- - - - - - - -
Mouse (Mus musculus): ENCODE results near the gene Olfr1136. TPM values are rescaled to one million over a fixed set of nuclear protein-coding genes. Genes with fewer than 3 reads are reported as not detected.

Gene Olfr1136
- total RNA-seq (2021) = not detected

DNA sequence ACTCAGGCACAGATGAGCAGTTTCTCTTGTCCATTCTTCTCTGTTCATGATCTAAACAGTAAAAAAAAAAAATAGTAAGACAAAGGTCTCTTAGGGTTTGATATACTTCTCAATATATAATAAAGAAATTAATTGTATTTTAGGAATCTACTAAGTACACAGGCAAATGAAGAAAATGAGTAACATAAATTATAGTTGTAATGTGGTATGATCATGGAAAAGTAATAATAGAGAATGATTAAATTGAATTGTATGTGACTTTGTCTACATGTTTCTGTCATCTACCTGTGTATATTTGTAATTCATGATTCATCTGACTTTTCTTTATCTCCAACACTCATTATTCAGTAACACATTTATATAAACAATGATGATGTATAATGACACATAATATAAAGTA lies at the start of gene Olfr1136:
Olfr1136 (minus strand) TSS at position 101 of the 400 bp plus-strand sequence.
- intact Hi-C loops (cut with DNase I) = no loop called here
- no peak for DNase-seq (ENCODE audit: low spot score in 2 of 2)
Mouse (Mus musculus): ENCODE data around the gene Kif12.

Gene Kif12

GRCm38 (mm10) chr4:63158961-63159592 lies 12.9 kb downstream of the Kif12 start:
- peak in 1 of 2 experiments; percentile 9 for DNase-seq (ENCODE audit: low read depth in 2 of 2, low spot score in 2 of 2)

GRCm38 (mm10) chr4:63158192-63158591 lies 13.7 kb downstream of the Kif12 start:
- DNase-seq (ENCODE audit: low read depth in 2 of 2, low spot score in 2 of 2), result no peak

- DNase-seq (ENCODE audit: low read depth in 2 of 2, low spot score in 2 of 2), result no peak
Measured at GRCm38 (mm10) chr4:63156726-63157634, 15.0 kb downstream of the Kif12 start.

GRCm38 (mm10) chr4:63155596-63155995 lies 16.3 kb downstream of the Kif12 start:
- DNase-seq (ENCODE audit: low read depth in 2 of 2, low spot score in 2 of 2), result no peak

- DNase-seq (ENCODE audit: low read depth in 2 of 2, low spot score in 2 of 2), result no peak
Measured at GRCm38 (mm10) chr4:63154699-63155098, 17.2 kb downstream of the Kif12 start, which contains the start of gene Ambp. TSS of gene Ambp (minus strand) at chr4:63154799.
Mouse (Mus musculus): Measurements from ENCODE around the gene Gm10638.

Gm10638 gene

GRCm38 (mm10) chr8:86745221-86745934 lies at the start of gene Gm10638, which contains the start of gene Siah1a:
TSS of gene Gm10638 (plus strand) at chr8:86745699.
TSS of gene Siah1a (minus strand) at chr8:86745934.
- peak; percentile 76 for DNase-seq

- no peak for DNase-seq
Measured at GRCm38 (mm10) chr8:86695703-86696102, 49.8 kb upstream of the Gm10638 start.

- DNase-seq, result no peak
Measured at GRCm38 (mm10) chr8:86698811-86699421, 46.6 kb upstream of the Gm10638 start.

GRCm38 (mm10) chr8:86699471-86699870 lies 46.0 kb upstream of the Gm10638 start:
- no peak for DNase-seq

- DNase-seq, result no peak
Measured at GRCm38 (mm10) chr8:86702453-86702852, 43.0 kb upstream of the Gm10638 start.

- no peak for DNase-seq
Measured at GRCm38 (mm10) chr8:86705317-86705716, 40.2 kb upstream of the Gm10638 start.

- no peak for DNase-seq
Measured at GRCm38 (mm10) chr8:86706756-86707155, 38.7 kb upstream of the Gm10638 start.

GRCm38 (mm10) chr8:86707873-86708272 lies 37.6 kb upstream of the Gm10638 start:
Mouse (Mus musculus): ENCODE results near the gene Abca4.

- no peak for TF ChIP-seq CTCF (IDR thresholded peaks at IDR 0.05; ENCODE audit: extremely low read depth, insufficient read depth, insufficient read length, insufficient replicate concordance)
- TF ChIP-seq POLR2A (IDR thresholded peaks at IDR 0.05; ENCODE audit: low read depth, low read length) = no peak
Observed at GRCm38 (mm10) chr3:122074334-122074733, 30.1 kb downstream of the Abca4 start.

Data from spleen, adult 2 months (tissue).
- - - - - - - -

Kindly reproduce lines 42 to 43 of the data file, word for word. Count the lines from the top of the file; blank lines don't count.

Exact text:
Observed at GRCm38 (mm10) chr3:122074334-122074733, 30.1 kb downstream of the Abca4 start.

Data from spleen, adult 2 months (tissue).